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  • Fiona McKinna

What Does a Nordic Life Feel Like




I have always maintained that anyone can have a Nordic life wherever they are and that it's all a matter of state of mind and choosing to live a certain way, pretty much the same as we do on a daily basis anyway whether we realise it or not. But it can also be very helpful to have a peek into how other people might live the Nordic life and how.


Here are some of the things that I have adopted since moving to Norway from England, and the parts of Nordic living that really make a difference to my life and help me connect more not just with nature with my own physical and mental wellbeing.



Knowing the benefits of fresh air

I am always saying this, so apologies if I sound like a broken record, but it's so true. Fresh air, whether in the country or a city park or even on your own doorstep, is so good for our mental and physical health. Most people in Scandinavia get outside everyday and we can all have a piece of that in our lives. There is always a moment to choose to stop and take a deep breath of fresh air.



Norway winter snow
Scandinavia can be pretty bleak in the winter

Not worrying about the weather

How any times have you heard the saying "det finnes ikke dårlig vær, bare dårlige klær" (there's no such thing as bad weather only the wrong clothes)? And that is a great maxim to have. This goes hand in hand with what I have said above. Don't be put off by a little rain if you want to go out, grab a coat and get out there. If we didn't go outside in questionable weather in Scandinavia, we'd be stuck inside for 6 months of the year. Not being preoccupied with what the weather is doing is very liberating.




Starting the day early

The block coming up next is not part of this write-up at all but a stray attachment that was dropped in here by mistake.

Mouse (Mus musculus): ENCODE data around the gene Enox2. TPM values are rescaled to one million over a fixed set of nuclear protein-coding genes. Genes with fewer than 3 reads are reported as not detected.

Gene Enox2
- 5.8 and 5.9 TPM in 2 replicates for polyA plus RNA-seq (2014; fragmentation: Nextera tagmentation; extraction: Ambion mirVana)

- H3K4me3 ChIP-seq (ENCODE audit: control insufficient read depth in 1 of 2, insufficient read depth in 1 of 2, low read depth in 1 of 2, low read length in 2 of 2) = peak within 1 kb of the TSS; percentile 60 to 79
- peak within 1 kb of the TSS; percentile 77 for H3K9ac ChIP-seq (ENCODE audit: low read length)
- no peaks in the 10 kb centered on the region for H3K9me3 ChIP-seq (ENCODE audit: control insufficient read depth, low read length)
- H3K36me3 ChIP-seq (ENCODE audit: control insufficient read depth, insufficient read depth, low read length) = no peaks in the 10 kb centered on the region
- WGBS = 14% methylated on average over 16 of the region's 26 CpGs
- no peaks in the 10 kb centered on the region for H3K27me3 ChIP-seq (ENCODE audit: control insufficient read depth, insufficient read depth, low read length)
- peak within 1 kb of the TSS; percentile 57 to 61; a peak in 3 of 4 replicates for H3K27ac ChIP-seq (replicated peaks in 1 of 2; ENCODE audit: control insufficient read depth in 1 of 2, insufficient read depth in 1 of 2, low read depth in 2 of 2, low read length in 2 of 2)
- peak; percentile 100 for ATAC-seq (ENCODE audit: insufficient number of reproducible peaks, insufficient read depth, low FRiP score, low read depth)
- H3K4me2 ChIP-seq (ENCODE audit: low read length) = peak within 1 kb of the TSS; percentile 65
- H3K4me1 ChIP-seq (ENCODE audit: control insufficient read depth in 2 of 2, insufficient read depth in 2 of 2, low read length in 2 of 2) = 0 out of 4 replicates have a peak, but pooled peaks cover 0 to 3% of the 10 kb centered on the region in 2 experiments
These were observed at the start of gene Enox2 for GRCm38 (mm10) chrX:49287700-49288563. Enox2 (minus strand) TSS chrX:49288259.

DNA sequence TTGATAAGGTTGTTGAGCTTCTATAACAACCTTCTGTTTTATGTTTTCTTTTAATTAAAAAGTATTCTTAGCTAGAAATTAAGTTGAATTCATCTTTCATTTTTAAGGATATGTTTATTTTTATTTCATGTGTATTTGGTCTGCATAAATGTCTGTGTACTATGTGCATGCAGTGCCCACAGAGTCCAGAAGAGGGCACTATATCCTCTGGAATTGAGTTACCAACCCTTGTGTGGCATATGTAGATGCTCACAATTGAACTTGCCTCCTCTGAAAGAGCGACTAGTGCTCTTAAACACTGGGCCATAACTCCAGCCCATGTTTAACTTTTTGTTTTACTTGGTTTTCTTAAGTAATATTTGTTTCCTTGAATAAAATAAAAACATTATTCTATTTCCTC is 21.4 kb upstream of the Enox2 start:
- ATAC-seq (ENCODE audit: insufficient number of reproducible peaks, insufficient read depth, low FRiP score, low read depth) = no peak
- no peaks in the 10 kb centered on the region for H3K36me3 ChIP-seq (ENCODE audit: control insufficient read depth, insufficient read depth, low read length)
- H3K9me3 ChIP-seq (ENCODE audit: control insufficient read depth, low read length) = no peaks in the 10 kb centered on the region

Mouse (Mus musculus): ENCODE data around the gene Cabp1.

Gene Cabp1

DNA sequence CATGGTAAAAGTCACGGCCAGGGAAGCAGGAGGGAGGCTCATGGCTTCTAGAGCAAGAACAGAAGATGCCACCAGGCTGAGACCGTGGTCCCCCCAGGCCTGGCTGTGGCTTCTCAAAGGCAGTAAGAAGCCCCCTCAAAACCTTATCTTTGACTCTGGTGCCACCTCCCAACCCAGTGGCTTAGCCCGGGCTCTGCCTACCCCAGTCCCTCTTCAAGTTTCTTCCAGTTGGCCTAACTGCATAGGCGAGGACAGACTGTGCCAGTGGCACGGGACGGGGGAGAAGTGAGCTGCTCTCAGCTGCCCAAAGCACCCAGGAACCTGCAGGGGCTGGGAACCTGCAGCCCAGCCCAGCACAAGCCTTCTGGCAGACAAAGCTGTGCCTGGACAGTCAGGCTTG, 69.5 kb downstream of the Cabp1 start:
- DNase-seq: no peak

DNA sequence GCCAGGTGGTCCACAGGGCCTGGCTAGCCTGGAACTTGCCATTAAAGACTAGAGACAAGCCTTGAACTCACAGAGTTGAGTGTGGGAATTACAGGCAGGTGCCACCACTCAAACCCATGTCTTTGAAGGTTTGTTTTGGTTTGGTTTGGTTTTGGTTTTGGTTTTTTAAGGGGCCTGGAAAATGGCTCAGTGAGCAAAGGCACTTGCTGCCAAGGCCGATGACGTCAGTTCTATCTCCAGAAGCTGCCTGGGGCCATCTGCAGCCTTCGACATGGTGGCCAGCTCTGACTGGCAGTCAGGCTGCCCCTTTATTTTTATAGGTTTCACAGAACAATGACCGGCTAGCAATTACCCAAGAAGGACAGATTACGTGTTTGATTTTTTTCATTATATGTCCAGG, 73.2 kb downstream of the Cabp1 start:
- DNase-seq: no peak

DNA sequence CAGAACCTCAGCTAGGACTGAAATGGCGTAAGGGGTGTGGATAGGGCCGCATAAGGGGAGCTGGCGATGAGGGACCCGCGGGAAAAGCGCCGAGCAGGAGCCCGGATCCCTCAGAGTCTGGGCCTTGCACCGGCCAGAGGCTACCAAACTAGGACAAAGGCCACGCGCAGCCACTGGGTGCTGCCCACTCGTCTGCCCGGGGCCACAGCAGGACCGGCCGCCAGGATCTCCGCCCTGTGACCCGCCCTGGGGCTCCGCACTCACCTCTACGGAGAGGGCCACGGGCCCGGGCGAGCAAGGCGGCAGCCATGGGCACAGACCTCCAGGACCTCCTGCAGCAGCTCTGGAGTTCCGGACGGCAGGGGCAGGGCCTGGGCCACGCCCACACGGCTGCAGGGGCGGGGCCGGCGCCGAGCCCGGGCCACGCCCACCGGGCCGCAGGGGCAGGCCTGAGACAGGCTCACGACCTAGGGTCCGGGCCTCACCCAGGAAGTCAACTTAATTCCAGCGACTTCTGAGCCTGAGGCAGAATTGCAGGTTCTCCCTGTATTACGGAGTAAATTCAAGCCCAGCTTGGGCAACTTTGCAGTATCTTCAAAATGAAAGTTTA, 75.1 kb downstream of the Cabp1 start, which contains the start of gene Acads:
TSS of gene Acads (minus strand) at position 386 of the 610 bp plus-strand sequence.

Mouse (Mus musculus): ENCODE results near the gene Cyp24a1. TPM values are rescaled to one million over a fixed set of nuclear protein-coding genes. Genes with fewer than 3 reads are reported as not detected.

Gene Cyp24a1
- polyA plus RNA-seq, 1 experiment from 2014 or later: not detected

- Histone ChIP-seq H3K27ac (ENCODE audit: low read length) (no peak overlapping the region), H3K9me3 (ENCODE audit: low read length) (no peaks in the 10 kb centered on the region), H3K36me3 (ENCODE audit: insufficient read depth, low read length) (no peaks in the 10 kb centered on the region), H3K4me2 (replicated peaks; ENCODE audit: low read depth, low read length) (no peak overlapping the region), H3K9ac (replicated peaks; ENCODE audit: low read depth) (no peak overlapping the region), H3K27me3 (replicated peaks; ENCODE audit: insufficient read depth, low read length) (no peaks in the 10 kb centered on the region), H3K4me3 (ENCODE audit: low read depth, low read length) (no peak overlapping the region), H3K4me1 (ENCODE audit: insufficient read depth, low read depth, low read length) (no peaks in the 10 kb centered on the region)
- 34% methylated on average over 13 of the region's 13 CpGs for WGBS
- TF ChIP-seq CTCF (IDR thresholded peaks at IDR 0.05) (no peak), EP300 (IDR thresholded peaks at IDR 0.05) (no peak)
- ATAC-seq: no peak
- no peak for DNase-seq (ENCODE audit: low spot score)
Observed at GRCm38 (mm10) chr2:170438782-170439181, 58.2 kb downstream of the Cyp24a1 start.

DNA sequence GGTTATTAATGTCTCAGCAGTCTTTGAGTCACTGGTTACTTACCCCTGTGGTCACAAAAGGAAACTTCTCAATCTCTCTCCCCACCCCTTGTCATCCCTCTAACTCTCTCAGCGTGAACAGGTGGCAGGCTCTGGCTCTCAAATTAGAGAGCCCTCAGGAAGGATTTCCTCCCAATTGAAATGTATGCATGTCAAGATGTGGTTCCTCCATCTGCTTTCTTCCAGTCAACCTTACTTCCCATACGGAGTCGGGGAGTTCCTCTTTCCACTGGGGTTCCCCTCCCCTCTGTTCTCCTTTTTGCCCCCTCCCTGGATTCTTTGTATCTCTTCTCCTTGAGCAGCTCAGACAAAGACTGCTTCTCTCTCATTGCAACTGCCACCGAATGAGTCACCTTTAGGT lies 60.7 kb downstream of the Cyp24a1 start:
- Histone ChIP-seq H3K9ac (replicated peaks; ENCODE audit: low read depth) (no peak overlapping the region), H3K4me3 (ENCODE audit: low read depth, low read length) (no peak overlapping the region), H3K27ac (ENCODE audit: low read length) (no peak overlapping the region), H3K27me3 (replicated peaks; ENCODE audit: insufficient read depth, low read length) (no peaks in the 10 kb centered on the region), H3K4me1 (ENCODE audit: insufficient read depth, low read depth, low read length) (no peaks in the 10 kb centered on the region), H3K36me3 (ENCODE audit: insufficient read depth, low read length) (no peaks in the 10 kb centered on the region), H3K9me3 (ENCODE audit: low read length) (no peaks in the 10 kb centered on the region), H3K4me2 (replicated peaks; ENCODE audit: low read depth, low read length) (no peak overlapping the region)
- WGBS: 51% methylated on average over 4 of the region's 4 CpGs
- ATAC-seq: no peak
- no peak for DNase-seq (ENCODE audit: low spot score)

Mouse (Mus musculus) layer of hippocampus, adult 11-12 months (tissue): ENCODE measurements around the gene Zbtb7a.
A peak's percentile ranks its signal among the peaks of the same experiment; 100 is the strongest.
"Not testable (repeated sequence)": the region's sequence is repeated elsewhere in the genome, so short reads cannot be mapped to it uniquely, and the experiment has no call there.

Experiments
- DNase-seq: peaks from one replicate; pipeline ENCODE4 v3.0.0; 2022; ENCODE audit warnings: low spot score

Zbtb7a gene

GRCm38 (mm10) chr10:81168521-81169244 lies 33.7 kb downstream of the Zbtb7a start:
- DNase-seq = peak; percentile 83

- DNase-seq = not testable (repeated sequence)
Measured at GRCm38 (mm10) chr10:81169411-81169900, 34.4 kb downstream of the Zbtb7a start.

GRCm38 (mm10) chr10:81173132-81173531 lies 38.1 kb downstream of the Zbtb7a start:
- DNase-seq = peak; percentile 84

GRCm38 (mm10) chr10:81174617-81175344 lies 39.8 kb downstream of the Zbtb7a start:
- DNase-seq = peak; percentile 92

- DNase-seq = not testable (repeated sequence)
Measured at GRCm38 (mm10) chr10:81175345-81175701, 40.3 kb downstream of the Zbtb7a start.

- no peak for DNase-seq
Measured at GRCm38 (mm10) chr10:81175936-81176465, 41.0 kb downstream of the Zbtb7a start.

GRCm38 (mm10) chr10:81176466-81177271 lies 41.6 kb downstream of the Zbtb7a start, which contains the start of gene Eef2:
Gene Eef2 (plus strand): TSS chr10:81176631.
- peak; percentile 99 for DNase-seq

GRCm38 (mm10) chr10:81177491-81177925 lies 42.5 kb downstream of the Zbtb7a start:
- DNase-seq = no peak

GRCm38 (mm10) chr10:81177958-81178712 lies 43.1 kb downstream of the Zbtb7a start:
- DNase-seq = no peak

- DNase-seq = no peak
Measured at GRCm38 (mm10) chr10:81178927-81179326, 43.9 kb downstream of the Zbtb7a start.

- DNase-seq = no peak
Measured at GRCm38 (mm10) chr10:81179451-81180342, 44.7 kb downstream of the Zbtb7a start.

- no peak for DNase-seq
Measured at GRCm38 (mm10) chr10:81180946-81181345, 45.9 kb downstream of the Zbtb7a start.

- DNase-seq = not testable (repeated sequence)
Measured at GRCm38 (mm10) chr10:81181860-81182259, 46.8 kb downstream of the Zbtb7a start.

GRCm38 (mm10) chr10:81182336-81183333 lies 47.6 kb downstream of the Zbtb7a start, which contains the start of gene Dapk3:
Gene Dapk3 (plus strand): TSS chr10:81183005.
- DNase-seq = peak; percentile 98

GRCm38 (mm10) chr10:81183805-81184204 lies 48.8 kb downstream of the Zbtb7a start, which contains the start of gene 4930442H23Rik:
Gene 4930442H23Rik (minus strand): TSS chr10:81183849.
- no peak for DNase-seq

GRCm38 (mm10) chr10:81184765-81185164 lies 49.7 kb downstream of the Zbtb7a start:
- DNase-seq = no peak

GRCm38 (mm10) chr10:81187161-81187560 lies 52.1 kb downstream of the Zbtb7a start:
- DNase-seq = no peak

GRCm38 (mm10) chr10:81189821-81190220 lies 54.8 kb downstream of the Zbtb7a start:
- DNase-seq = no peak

Life in the Nordic region during the week generally starts early. People are up and about getting the most out of the day. I guess this is most important in the winter months when we have so little daylight, but people also embrace that in the summer when we are all trying to enjoy the long days as much as possible.






Bringing nature inside with you

Norwegians love to be reminded of what lies outside the door and a small bunch of wild flowers (picked in moderation) is a delightful reminder of that. If you don't want to pick flowers then a houseplant also brigs freshness to your home and a calming greenery that is good for the soul.










Take time for the niceties

Norwegians love to shake hands when they see each other and you can expect this from your doctor, teachers, in fact anyone you meet. Its perfectly normal to shake hands when you meet someone and ask how they are. Those simple, traditional niceties are something that is getting lost is some societies and I for one love the fact that is thriving in Nordic society. Unfortunately, things have been a little different in the past year, but the handshake has been replaced with the elbow bump or foot bump.




Eating seasonally and simply